Frustration over Welsh Government’s approach to tackling mental health inequalities
People across Wales with first-hand experience of mental health inequalities have been left feeling “fobbed off” and “fed up of hearing excuses” by the Welsh Government .
An online advisory group, which has worked with the Senedd’s Health and Social Care Committee on an inquiry into mental health inequalities, has said that the Welsh Government appears to be “side-stepping and not committing to anything concrete” and that the Deputy Minister’s response “seems like a list of excuses.”
The Senedd’s Health and Social Care Committee report Connecting the dots: tackling mental health inequalities in Wales, will be debated in the Senedd on Wednesday 3 May.
Ahead of the debate, a summary of the advisory group’s feedback on the Welsh Government’s response has been published.
The participants, which includes people with first hand experience of mental health inequalities, felt that some of the Deputy Minister’s responses to the Committee’s recommendations made were too brief and lacked understanding of the issues experienced by people subject to mental health inequalities.
Overall, they felt that the response did not match the ambition of the Committee’s report.
Some examples of the advisory group’s feedback include:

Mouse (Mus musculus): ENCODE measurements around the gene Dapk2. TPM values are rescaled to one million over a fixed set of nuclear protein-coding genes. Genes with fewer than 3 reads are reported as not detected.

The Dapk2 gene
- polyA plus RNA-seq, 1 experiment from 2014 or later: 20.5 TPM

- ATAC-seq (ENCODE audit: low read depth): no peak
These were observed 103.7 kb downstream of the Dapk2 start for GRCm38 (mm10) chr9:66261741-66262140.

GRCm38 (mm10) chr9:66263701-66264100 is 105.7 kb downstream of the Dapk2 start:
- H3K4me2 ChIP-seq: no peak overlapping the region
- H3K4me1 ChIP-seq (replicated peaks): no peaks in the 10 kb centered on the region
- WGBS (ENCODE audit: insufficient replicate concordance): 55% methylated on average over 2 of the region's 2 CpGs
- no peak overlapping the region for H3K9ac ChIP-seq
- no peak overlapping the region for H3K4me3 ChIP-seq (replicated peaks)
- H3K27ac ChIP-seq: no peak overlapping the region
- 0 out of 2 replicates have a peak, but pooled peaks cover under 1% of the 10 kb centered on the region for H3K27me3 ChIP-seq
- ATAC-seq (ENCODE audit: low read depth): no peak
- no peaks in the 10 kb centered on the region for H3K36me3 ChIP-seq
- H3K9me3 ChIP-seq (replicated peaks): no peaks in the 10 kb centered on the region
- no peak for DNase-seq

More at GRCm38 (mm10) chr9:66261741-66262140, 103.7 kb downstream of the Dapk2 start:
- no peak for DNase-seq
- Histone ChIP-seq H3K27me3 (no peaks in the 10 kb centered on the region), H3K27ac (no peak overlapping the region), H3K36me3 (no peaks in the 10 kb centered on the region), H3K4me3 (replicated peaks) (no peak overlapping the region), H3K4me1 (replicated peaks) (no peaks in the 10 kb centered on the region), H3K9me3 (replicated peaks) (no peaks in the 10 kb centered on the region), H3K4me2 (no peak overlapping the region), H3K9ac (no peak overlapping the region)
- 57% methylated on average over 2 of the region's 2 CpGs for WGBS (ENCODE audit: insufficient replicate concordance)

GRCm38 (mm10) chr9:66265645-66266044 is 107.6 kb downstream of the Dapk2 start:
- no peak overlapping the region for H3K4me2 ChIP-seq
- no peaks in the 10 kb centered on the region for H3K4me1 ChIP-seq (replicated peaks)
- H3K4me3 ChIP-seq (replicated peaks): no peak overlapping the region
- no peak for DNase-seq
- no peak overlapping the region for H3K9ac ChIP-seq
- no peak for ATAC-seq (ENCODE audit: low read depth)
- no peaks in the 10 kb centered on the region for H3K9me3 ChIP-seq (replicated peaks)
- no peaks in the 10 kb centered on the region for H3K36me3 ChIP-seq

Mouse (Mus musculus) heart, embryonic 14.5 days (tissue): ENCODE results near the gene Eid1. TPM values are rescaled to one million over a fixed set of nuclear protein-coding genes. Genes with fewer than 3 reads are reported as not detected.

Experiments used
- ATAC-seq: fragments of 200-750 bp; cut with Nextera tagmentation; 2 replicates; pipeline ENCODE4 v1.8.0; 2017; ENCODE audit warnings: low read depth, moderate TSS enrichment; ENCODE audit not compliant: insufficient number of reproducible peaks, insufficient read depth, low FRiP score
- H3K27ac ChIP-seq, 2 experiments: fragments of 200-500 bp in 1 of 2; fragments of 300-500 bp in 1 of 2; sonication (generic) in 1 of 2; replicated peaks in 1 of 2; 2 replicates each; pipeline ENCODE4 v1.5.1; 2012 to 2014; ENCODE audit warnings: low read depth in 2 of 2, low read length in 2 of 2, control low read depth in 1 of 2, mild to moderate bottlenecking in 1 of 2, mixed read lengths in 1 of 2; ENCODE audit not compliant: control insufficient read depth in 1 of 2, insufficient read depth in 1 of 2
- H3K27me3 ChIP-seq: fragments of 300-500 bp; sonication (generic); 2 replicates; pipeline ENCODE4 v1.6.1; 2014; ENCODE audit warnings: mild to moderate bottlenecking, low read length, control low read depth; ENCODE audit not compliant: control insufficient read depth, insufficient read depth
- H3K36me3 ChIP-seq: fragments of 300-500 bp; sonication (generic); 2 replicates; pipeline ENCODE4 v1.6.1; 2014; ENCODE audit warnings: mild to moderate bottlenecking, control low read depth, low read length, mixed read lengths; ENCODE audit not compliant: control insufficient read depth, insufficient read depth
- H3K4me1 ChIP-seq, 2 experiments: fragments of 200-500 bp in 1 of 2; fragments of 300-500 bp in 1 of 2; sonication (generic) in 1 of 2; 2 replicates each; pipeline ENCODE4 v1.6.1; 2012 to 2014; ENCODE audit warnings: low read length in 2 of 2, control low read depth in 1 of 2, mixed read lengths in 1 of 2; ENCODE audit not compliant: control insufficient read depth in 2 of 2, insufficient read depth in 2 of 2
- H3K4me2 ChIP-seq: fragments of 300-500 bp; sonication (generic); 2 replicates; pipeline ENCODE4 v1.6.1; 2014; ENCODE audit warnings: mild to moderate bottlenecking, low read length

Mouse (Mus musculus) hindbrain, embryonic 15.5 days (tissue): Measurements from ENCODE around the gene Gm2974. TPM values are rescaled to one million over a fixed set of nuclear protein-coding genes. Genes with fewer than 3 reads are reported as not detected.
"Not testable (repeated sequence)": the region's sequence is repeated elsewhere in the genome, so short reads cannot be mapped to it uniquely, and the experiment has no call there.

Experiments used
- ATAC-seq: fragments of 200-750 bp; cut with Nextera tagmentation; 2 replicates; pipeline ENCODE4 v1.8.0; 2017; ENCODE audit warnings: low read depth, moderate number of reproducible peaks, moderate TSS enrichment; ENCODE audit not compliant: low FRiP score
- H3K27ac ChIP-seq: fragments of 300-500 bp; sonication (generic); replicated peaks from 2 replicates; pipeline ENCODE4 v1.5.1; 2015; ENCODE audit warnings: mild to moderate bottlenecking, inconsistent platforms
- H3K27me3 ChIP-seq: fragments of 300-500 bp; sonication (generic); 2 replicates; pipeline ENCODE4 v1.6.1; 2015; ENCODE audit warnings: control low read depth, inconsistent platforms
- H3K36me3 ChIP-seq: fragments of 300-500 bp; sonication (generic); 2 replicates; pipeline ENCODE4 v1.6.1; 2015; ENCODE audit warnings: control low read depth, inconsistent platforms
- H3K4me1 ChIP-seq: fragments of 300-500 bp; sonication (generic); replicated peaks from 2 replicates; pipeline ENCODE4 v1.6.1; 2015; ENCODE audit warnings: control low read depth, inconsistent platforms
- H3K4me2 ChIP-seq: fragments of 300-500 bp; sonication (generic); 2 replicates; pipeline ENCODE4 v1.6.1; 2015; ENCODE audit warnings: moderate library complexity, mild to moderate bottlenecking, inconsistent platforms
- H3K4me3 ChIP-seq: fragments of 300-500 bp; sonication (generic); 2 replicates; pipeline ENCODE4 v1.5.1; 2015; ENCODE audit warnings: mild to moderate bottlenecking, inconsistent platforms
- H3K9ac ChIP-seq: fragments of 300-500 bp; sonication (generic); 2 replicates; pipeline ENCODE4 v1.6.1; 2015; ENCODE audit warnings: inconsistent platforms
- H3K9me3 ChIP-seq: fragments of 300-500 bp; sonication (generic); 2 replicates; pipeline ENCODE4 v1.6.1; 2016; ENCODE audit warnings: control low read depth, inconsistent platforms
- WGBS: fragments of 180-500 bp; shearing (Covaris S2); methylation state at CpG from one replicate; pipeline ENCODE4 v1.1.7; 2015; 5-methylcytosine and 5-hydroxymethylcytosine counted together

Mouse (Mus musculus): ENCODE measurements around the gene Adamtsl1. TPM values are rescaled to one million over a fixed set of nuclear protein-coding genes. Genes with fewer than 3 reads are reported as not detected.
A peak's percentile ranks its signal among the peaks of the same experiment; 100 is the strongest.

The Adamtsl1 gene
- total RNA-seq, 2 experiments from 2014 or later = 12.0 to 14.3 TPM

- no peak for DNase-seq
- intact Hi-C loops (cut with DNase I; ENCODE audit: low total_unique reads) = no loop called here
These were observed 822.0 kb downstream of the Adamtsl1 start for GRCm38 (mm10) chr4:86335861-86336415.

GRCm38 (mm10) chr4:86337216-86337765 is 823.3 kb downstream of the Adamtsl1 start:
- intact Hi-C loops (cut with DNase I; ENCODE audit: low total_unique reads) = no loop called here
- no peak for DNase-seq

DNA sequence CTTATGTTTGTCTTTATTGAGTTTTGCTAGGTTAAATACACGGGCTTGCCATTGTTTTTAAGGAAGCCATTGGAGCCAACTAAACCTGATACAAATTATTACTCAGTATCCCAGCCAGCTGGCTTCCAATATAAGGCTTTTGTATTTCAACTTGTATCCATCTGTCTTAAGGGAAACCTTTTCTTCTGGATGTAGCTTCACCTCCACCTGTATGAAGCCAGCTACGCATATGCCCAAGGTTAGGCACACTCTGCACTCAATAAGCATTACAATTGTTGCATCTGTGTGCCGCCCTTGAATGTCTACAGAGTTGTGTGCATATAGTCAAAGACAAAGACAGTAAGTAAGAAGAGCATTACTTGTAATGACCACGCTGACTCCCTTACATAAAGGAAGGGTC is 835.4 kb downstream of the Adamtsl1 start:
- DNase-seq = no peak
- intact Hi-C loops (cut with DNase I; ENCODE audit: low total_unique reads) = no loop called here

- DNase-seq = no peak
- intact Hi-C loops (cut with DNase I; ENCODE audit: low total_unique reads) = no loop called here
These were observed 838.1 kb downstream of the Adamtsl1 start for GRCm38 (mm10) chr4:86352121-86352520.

- “The one thing we didn’t want was to be fobbed off, and that’s what they’ve done straight away with the first recommendation. Welsh Government has said it accepts this recommendation but does it really? How?”
- “I’m so fed up with hearing “That’s for the UK Government”. Our group talked specifically about health, about housing, about homelessness and there’s nothing of that in here. I refuse to believe that ending homelessness in Wales is a UK Government problem.”
- “The Welsh Government’s response seems like a list of excuses. We specifically asked for a roadmap, a timeline, and really specific actions to be done, and the response has not only not provided these roadmaps and timescales but it’s also listing things that have already happened. It’s as if the Welsh Government is saying ‘Look at what we’ve done, we don’t need to do anymore’. They’ve ignored the specifics of the recommendations. It’s very disappointing.”
Chair of the Senedd’s Health and Social Care Committee, Russell George MS, said: “Overall, our report provides an ambitious and hopeful vision for reducing inequalities and improving mental health and wellbeing in Wales.
“However, as a Committee, we share our online advisory group’s disappointment that the response doesn’t fully reflect our report’s ambition.
“Our central message is that the mental health and wellbeing of the population will not improve unless effective action is taken to tackle inequalities in society and the wider causes of poor mental health, including recognising and addressing the impact of trauma.
“We want this message, and a clear ambition to reduce mental health inequalities, to be at the centre of the Welsh Government’s new mental health strategy.
“Part of our role is to shine a light on people’s experiences and amplify their voices and we are grateful to everyone who contributed to our work.
“We are especially grateful to participants of the online advisory group for their views, lived experience, expertise and constructive challenge as we prepared our report and considered the Welsh Government’s response.”
The Welsh Government has accepted, or accepted in principle, all but one of the report’s 27 recommendations. Spotted something? Got a story? Send a Facebook Message | A direct message on Twitter | Email: News@Deeside.com